VATICAN CITY – Pope Francis removed U.S. Cardinal Raymond Burke, 66, as head of the Vatican's highest court and named him to a largely ceremonial post for a chivalric religious order. Burke, formerly prefect of the Apostolic Signature, will now serve as cardinal patron of the Knights and Dames of Malta, the Vatican announced Nov. 8. The move had been widely expected since an Italian journalist reported it in September, and the cardinal himself confirmed it to reporters the following month.

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Winter settles in on displaced Iraqis

November 17, 2014
DALE GAVLAK
CATHOLIC NEWS SERVICE

Sister Habiba's kindly face is etched with sadness as she surveys the muddy field in Ainkawa, Iraq, where dozens of tents sheltering displaced Iraqi Christians once stood. Cold, punishing rains and blustery wind swept through the encampment Oct. 20, earlier than expected for winter, crashing down the tents in the dead of night. Shoes, slippers and toys were strewn about, stuck in the muddy mess, signaling the mad dash for safety.

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Homeless Iraqi Christians face uncertain future

Abu and Um Sabah

November 17, 2014
DALE GAVLAK
CATHOLIC NEWS SERVICE

The last thing Abu Sabah ever pictured in his life was being homeless and living in a tent in a park somewhere. But that is exactly what he and his family are experiencing in Ainkawa, a Christian enclave outside of Irbil, the capital of the Kurdistan area of northern Iraq. Sabah, a Syriac Catholic from the predominately Christian town of Qaraqosh, a 45-minute drive away, had a good job, a big house, a car and was surrounded by a strong family community until Islamic State militants swept through the town Aug. 6, turning their world upside down.

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Carson's crosswords evolved from passion of his youth

Bob Carson

December 1, 2014
JIM O'LEARY
THE CATHOLIC REGISTER

Being the crossword puzzle guy in a prison means you are never without friends. You become the automatic go-to person when someone is stumped. "Hey, Bob, what's the name of George Jetson's dog?" That's just one of the many questions thrown Bob Carson's way over the years. One of the easier ones, too. Who can forget Astro? Carson is the author of the popular crossword puzzle that appears in every issue of the Western Catholic Reporter and The Catholic Register. Or, as he might put it, what's a six-letter word for Canada's Catholic crossword guru? Answer: Carson.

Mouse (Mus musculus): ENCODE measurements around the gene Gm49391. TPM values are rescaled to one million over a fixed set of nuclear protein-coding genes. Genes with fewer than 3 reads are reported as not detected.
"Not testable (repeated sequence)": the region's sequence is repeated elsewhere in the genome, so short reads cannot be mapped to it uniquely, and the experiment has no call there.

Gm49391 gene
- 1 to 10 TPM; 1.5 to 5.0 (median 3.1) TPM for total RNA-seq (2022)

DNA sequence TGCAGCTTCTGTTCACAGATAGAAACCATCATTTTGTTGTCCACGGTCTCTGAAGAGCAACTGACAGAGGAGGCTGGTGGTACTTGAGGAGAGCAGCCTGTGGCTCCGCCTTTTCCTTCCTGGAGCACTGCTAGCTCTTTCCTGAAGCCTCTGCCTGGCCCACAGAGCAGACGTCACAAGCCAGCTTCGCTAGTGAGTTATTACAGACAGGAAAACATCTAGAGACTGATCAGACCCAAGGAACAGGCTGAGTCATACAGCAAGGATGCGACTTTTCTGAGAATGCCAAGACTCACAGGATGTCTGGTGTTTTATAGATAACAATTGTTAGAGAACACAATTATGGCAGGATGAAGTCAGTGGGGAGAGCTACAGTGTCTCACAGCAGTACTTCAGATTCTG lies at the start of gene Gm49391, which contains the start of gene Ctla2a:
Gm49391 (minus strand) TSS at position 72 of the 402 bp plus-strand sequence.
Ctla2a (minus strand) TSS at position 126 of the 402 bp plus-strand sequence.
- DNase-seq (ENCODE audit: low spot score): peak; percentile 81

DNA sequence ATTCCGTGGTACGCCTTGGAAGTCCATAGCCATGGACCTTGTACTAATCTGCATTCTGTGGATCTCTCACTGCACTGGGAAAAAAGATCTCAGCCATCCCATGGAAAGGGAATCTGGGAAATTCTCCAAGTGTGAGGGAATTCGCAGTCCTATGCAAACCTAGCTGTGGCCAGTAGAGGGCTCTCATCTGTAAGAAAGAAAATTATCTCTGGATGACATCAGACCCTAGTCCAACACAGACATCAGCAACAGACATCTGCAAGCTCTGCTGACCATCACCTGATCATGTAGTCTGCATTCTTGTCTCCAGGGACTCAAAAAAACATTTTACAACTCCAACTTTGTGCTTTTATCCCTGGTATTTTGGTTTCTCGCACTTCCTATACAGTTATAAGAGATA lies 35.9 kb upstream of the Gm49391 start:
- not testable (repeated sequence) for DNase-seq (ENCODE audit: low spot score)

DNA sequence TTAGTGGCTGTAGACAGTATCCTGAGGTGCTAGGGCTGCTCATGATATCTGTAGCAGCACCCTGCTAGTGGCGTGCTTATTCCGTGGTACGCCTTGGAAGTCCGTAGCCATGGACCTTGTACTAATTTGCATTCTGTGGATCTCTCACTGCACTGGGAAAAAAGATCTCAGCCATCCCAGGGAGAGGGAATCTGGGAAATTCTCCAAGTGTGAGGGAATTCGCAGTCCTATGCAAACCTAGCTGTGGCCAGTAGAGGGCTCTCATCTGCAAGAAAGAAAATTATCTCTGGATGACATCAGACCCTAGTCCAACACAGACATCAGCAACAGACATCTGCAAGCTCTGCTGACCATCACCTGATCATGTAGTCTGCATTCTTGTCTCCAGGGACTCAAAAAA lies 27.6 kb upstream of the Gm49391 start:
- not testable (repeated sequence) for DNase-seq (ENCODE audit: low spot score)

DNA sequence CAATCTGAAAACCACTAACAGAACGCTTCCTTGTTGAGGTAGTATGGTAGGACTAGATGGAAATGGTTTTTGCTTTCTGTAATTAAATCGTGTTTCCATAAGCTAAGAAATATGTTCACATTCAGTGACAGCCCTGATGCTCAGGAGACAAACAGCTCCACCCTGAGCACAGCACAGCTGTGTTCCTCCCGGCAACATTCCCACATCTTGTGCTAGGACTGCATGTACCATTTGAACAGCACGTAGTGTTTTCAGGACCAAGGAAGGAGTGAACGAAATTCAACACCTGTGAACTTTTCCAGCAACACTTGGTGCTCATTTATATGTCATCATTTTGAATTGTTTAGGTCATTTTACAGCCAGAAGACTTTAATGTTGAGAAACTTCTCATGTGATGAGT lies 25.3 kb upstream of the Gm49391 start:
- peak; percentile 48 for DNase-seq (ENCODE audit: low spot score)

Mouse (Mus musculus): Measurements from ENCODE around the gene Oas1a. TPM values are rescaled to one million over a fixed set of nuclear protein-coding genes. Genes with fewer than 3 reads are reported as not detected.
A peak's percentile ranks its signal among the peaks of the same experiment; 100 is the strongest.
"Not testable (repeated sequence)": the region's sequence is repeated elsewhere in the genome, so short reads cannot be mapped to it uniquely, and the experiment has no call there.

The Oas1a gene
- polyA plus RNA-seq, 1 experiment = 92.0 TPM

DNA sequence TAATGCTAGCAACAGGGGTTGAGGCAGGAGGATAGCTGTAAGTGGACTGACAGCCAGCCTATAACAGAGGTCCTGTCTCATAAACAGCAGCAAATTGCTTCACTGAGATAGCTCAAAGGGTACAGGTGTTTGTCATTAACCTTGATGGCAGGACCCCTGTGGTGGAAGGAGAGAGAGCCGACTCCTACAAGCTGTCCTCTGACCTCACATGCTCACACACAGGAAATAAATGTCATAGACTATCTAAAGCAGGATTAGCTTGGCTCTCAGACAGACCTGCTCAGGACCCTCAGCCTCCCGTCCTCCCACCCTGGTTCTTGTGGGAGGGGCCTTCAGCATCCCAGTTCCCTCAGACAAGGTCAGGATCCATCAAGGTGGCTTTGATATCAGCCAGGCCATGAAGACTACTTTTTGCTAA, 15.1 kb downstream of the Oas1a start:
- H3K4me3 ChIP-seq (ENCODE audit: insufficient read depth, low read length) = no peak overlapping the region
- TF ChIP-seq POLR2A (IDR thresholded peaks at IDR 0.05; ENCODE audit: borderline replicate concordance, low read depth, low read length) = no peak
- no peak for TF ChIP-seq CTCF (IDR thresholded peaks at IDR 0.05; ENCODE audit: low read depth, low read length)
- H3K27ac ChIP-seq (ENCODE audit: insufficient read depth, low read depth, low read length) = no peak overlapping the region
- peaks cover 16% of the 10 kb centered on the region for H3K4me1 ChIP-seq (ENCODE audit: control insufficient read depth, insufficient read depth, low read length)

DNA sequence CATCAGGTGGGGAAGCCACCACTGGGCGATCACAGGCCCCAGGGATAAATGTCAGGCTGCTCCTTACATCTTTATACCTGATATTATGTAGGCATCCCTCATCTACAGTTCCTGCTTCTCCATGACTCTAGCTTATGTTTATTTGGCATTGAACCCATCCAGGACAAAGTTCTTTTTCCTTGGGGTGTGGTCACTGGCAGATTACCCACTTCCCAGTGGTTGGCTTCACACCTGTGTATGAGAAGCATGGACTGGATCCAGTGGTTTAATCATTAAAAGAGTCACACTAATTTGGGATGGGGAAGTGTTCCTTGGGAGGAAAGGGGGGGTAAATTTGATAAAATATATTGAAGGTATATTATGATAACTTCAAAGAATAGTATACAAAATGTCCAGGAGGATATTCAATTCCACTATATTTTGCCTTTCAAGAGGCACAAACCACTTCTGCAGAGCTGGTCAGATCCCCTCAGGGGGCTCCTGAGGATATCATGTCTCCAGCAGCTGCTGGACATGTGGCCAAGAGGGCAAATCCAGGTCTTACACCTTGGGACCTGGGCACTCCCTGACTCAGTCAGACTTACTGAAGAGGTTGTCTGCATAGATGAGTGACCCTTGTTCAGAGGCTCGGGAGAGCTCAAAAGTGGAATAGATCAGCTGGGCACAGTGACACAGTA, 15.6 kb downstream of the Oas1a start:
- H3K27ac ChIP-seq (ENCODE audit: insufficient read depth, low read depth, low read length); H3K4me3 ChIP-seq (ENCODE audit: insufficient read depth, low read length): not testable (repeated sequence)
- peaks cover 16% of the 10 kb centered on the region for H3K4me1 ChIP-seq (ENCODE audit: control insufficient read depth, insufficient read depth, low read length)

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Canada must accept blame for mining abuses – KAIROS head

Jennifer Henry

December 1, 2014
DEBORAH GYAPONG
CANADIAN CATHOLIC NEWS

Canadian mining companies are responsible for water pollution, community displacement, and human rights abuses in the developing world said KAIROS' executive director. "Are we prepared to accept responsibility?" asked Jennifer Henry, when she spoke during a panel discussion at Saint Paul University Nov. 7. Henry also called on Canadians to accept responsibility for our complicity in exploitation through our lifestyles and pension funds. KAIROS, the ecumenical justice initiative, has been involved in "mining justice for 10 years," Henry noted.

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Parishes respond to Smith's plea to sponsor refugees

December 1, 2014
WESTERN CATHOLIC REPORTER

EDMONTON – Paulette Johnson of Catholic Social Services wonders why Canada is not doing more to help the besieged people of Syria. "We should do so much more to relieve them. What do you do when people are so desperate? How can Germany take in 10,000 when we take in only 200?" Her plea came at the same time Archbishop Richard Smith asked parishioners to consider helping these war-torn people. To date, six parishes have made commitments to sponsor Syrian or Iraqi families – nine cases with a total of 33 refugees to be sponsored.